A multi-center cocaine vaccine trial, headed by Baylor University’s Dr. Thomas Kosten, has started recruitment at several sites. The vaccine works by turning the body’s own antibody defenses against the complex a cocaine molecule makes when it enters the bloodstream. The effect is to reduce the ability of cocaine to produce a high. This trial is a double-blind randomized placebo controlled trial to determine efficacy. Previous studies of this vaccine have shown that addicted users may increase their dosage of cocaine to regain a high, so the thinking is that combined with behavioral therapy, the vaccine can serve as protection against relapses that turn into binges by increasing the effort needed to retain the remembered highs.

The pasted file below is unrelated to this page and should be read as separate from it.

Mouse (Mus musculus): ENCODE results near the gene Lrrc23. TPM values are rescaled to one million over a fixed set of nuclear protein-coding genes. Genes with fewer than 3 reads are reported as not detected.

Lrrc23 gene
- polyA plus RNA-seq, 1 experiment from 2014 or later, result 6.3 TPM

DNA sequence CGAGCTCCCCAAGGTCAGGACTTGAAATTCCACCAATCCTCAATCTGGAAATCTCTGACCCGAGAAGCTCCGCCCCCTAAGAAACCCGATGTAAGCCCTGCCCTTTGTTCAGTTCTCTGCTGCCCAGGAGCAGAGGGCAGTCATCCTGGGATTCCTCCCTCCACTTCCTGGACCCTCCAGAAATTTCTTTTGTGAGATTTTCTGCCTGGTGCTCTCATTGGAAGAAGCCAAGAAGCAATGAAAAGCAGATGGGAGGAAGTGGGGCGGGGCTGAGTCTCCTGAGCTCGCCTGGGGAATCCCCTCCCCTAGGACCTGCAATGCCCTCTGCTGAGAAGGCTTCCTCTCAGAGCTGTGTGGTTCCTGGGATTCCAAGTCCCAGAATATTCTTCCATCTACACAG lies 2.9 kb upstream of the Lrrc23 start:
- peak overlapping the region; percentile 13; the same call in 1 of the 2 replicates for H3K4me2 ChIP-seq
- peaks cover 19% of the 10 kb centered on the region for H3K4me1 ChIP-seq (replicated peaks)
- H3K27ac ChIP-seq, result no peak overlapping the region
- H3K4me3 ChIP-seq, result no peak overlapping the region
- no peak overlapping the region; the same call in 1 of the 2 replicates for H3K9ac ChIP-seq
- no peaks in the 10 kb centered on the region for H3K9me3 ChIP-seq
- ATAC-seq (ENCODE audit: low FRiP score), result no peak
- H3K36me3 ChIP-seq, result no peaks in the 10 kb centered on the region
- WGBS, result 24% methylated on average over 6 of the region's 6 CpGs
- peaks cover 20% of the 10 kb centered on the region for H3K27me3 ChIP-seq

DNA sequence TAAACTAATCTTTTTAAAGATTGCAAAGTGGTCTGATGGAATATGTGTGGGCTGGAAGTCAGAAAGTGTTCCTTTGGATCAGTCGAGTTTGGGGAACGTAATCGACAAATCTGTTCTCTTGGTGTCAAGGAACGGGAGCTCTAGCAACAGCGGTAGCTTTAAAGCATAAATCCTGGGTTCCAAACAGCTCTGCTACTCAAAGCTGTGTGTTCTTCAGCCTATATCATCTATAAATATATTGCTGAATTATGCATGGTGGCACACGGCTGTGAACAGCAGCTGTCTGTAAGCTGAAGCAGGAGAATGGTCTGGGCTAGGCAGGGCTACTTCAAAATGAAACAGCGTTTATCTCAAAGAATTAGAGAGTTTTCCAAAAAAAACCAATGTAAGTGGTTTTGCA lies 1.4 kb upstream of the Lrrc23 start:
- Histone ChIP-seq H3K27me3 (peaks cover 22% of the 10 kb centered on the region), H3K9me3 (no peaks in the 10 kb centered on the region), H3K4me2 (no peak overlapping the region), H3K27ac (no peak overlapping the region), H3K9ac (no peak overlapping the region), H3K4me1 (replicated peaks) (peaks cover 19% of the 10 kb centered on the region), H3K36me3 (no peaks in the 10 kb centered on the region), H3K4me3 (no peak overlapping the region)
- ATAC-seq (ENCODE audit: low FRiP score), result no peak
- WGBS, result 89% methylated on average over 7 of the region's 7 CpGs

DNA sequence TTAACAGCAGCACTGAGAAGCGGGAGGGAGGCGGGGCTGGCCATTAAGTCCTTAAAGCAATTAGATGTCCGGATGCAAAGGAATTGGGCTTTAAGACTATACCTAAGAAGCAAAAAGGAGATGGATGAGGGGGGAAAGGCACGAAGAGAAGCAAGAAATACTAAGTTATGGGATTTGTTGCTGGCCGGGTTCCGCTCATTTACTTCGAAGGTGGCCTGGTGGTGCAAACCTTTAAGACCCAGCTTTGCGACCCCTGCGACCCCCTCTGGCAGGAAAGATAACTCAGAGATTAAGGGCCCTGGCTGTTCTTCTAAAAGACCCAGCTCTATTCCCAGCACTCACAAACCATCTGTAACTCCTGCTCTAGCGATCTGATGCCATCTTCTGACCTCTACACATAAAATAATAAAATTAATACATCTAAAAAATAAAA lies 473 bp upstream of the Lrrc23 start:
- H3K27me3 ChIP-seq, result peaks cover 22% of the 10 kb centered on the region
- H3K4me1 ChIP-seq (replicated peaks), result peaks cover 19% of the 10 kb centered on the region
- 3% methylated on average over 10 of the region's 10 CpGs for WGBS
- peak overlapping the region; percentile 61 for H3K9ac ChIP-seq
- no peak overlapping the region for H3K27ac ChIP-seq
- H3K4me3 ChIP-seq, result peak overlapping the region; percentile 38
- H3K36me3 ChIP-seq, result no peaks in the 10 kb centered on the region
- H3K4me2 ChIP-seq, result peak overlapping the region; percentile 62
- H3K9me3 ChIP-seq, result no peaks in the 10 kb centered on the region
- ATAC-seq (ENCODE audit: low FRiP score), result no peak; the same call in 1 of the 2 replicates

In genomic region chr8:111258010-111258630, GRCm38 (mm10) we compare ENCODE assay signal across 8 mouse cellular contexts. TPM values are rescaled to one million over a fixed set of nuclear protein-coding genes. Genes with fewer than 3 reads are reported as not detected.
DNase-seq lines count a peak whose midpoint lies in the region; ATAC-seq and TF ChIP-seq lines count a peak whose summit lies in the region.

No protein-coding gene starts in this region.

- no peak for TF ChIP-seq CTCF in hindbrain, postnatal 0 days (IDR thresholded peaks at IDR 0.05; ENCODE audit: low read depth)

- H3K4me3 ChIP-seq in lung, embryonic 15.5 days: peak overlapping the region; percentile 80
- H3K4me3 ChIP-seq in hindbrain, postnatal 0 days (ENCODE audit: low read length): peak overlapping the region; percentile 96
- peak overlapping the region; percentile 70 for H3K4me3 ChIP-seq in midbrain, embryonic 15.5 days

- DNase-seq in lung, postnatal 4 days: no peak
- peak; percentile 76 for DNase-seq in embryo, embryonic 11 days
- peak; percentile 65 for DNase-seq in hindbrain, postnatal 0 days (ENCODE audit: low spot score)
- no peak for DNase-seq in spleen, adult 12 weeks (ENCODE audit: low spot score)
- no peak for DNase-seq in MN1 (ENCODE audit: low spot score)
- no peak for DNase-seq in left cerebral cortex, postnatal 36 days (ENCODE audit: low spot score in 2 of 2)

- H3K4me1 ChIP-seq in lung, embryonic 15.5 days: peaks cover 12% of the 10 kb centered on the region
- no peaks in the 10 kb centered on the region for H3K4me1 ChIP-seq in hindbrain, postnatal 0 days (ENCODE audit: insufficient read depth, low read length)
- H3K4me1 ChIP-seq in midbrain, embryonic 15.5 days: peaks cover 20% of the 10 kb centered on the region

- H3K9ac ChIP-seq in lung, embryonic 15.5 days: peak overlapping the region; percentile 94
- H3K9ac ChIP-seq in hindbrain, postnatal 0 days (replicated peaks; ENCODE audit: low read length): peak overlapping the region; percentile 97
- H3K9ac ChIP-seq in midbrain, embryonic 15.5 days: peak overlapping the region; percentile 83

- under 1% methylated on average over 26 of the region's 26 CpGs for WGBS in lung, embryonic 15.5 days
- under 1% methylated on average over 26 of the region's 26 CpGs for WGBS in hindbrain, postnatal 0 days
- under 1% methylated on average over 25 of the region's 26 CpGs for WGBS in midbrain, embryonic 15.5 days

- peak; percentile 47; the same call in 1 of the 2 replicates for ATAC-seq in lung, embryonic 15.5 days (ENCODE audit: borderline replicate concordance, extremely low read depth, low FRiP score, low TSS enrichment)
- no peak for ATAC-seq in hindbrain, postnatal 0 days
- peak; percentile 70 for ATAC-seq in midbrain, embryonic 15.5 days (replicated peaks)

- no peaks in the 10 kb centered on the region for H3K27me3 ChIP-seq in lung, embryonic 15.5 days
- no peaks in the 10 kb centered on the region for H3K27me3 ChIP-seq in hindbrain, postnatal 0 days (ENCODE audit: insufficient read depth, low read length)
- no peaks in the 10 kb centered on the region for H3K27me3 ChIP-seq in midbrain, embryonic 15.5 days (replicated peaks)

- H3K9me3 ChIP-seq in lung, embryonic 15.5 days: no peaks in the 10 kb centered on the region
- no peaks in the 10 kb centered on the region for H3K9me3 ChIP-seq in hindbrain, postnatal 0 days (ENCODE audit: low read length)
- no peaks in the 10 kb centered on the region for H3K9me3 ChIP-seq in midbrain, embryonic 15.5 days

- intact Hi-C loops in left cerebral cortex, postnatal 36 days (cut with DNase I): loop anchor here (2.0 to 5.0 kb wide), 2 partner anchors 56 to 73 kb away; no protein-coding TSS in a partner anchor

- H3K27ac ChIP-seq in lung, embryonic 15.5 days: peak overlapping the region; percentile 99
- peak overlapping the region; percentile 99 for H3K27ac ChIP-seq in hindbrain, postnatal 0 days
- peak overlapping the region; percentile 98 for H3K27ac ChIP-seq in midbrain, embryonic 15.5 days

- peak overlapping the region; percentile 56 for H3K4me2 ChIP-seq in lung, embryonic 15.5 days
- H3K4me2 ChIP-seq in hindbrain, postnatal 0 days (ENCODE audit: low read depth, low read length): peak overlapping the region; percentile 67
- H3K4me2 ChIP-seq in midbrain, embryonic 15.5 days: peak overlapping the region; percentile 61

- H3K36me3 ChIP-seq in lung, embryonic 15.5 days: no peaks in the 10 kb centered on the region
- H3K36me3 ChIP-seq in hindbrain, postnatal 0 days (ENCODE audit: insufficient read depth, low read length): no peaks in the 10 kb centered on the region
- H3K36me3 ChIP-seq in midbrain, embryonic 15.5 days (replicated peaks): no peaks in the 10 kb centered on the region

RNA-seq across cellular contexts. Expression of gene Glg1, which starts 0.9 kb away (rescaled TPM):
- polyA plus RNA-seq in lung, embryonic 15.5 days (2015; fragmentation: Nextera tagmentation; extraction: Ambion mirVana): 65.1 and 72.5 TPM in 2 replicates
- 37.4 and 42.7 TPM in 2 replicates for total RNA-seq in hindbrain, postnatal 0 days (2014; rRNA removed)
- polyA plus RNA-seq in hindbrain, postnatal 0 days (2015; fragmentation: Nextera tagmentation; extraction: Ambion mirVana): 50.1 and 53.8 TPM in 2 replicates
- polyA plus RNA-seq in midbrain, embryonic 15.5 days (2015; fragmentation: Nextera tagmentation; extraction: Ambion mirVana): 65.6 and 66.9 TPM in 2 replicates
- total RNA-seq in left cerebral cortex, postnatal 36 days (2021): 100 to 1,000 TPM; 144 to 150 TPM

From the press release at one of the testing sites:
when vaccinated patients use cocaine and its molecules reach the bloodstream, they are immediately sequestered by the antibodies—which hold on tightly to them, thus preventing them from entering the brain where they produce their deleterious effects.
"Addiction is dependent on how quickly the substance gets to the brain,” Somoza says. "So by slowing down or stopping the process, it would be possible to decrease the pleasurable effect individuals get from cocaine.”
ClinicalTrials.gov: Multisite Controlled Trial of Cocaine Vaccine TA-CD09
U of Cincinnati press release: Researchers Conducting Clinical Trial of Cocaine Vaccine
Image credit: April Southworth